First, I want to emphasize that my critique should in no way diminish my appreciation for the effort members of the advisory committee and other project folks have put in. Clearly, it's been a massive amount of work. I am also on board with, in principle, the desirability of the project and an expanded Smith's across the road.
That said, based on what I've seen, I'm still not convinced the monopoly/conflict of interest issues have been adequately mitigated. In addition to the Gibson editorial, I've read through the newsletter sent to all residents on Friday as well as poked around the county's project website. I confess I have not read all 100+ pages of the (non-searchable) proposed ordinance nor all the documents on the site. (Frankly, it's rather poorly organized, in my opinion, and I couldn't find an objective summary or FAQ.) However, I believe I know enough to have a meaningful opinion. (And if I have missed something substantive, please do point me to what I missed.)
An obvious potential tenant for Mari-Mac is the co-op. I realize that given the fact that we (I am a co-op member) just spent a pile of money on a brand new building, we are obviously not moving any time soon. But we might want to do so sometime in the next 73 years, which is how long the Trinity Site agreement appears to run.
Also, the reason we (I am a co-op member) are out past the airport -- frankly, a rotten location -- is that after years of trying, the membership was unable to secure a better location. In fact, if I recall correctly, the membership did pursue a location at the Trinity Site, but this did not work out for some reason. This difficulty is clear evidence that retail real estate in Los Alamos is quite limited. The membership at the time decided, essentially, that a rotten location was better than no co-op at all.
Anyway, Kroger being landlord at Mari-Mac as well as a diverse anchor tenant at Trinity Site is a clear conflict of interest. An independent landlord at Mari-Mac would evaluate potential tenants based on their ability to provide revenue for the landlord; a landlord that also owns a large retailer itself will additionally consider whether tenants will compete with its own retail operation. This is a conflict of interest and a worrisome monopoly situation.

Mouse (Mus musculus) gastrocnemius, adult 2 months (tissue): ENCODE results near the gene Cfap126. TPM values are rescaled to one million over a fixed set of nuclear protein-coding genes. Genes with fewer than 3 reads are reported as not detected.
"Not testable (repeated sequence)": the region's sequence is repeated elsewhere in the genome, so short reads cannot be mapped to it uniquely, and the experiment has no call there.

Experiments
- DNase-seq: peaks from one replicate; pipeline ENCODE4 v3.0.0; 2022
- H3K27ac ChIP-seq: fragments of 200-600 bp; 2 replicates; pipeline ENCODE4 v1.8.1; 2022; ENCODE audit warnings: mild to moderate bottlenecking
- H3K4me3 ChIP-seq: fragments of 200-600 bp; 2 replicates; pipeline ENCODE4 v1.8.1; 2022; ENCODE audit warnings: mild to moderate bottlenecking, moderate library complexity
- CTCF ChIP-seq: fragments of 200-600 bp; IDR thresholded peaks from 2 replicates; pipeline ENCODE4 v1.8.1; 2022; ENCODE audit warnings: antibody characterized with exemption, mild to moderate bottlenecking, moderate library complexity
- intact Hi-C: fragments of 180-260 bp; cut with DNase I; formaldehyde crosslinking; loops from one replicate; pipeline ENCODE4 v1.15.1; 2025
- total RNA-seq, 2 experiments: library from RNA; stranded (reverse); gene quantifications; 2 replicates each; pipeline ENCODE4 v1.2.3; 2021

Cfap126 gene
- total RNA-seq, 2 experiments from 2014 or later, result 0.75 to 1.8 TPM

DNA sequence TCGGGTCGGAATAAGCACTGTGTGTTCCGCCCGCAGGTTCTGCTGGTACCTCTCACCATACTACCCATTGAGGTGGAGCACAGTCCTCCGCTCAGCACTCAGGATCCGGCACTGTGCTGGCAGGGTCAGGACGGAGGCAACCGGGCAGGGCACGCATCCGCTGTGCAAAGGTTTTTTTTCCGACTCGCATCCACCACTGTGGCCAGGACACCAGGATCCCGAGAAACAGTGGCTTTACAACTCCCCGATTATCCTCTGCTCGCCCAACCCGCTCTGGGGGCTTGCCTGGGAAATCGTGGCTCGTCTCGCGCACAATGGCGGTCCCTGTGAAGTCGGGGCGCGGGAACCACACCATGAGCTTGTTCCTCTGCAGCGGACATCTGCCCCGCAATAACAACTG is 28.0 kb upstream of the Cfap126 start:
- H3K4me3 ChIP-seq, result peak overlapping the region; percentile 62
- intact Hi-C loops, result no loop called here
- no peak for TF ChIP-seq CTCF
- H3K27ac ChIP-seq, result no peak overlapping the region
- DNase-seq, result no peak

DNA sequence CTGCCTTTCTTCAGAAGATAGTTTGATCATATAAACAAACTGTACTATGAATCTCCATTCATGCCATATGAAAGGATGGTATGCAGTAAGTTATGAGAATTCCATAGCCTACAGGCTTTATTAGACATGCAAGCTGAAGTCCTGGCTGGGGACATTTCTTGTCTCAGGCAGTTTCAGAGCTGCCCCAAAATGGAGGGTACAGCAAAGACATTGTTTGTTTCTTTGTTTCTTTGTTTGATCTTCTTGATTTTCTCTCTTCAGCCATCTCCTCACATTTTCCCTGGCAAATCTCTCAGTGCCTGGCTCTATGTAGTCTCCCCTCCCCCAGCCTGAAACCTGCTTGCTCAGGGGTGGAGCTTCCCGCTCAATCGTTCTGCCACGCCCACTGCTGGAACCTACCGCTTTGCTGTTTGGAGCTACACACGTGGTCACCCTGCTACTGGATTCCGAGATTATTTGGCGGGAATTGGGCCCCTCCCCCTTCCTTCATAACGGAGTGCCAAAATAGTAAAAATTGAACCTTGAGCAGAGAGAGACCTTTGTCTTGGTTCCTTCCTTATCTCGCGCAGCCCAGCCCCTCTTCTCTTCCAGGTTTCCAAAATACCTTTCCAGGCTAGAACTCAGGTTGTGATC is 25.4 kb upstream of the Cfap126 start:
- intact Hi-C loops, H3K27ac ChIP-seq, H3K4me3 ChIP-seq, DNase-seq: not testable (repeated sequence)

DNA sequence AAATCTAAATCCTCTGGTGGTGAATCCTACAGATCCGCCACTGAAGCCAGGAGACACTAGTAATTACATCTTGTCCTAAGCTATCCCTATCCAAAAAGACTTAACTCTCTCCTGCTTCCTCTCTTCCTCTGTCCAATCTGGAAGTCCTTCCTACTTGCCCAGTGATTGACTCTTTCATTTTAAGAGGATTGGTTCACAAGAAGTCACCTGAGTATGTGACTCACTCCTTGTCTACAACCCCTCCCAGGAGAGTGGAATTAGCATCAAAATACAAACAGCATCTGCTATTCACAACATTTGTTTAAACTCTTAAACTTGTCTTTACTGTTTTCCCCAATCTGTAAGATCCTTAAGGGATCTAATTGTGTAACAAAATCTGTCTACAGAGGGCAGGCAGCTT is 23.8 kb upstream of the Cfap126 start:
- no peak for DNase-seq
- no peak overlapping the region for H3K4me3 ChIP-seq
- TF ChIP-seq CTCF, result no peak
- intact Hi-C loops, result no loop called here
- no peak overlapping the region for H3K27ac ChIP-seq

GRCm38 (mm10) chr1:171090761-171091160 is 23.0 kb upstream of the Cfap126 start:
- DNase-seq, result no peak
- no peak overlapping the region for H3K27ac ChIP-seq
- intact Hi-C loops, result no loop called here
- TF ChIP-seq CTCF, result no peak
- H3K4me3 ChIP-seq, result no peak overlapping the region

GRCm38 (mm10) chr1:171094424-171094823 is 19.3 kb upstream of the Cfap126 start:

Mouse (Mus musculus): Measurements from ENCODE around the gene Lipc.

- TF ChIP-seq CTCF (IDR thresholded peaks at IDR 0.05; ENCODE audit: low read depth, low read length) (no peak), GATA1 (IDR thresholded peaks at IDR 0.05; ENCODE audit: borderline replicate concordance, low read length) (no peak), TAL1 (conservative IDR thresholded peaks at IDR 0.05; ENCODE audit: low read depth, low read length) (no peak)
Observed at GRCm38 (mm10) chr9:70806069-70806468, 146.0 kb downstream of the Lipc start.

The new Smith's will be a "Smith's Marketplace", which has a much more diverse product offering than the existing Smith's grocery store. Based on the Smith's Marketplace in Salt Lake City, where I've been a couple of times, possible offerings include the following:
- Clothing. Is Beall's at risk?
- Drugs, cosmetics, and other pharmacy items. (The proposal is explicit that a pharmacy would probably be excluded.)
- Plants, flowers, and other garden stuff.
- Produce. Would a farmer's market be excluded from the parking lot?
- A butcher's counter.
Commenters on the previous post assure me that the monopoly issue was considered at length, but all I could find on the county's website was a couple of fairly vague paragraphs in the "NADG Written Response to TSRPAC Questions" PDF. So it's unclear to me what the result of this consideration was. If there was some concrete outcome, I'd love to see it.
Conflicts of interest aren't necessarily deal breakers, but they need to be mitigated. For example, is Kroger expected to sell Mari-Mac within a few years? Great -- put it in writing. Do we expect that these conflicts of interests will not in fact result in problematic limitations for our community? Again, great -- put it in writing. Give us some recourse if this expectation turns out to be unfounded. I'm sure that there are opportunities to write the necessary protections into the agreement in ways that also satisfy business realities.
I can assure you that Kroger, like any large corporation, does not care one whit about our community. Their sole purpose is to make money. This is how American capitalism works these days (withholding further comment on this matter for now). And if for some reason Kroger is exempt from this critique, they, like any company, face sale to a different company with fewer scruples. We should recognize this and write appropriate protections into the agreement.
It does seem the process has considered the monopoly/conflict of interest issue, but it's not clear what, if anything, has been done about it. The proposal needs to be more accountable to the community on this issue and how it is being mitigated.